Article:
NEW YORK -- Hours before the United States women’s national soccer team rode their parade floats down lower Manhattan’s “Canyon of Heroes” Friday morning to celebrate their victory in the 2015 World Cup, Brooklyn resident Ciara DiSeta climbed out of the subway into a sea of red, white and blue and started crying. The mere sight of so many Americans, young and old, male and female, united to celebrate the accomplishments of strong, heroic women was enough to bring her to tears.
“I was just overwhelmed that everyone was here to support the women,” said DiSeta, who attended Team USA’s ticker-tape parade with her boyfriend, Jamal Bing. “It’s more than just a sport at this point. I think it gives young girls more hope and more possibility for the future, for their future.”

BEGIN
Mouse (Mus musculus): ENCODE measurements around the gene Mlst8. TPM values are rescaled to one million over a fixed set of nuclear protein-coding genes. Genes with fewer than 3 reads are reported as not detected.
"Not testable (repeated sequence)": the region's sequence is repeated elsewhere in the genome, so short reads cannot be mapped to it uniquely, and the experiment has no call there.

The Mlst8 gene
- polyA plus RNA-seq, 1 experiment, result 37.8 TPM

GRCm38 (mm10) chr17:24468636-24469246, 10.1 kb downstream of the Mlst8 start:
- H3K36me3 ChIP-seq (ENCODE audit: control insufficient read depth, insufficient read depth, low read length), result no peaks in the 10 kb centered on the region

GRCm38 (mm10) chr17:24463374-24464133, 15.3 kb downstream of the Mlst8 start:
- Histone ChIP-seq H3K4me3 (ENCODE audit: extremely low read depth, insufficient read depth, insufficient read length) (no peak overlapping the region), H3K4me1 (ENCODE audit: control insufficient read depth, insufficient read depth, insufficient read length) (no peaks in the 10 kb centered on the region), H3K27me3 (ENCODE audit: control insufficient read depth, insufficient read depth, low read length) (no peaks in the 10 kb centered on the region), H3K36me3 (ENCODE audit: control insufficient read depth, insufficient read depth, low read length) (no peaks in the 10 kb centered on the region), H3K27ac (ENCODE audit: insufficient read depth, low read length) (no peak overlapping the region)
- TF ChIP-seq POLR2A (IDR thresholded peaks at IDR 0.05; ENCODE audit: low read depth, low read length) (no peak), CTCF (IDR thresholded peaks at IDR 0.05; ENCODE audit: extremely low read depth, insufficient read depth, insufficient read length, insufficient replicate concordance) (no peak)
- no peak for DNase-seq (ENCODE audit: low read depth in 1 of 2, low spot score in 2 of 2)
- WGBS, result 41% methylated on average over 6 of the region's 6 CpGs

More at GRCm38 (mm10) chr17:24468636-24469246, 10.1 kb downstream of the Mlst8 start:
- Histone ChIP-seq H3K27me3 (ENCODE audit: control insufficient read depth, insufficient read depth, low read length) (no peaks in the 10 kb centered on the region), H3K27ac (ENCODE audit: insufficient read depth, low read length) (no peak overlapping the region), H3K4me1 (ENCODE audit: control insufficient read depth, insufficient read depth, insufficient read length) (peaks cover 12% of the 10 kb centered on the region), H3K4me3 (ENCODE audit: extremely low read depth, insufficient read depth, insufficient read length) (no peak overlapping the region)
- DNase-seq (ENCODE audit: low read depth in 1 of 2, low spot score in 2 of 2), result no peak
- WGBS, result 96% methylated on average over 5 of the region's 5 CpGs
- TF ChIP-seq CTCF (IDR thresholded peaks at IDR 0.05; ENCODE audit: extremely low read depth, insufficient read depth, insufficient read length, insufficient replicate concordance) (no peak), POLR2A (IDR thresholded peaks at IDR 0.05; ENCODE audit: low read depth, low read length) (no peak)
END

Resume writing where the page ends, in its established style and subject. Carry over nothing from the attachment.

While this isn’t the first time the U.S. women’s national soccer team has captured the nation’s imagination – the squad has won a record three World Cups in its history – this year’s victory has produced an unprecedented level of support, as well as scrutiny. While the women who make up the national team have been praised for their talent and athleticism, the team generally receives little recognition and the players earn a fraction of what their far less successful male counterparts are paid. At the parade, a lack of sponsor attention and the inclusion of men's soccer floats further raised concerns about gender equality in American sports. But for fans of all ages who attended the event, it was nevertheless the moment Team USA took its deserving place among the country's athletic icons.
New York City’s sidewalks from Battery Park to City Hall were nearly impassible by 11 a.m. local time, crammed with face-painted youth soccer teams, teenagers draped in the American flag, mothers and fathers lifting children onto their shoulders to catch a glimpse of 23 living legends. The air was thick with confetti, the crowd a sea of camera flashes and smartphones, as Team USA passed by, waving as they went.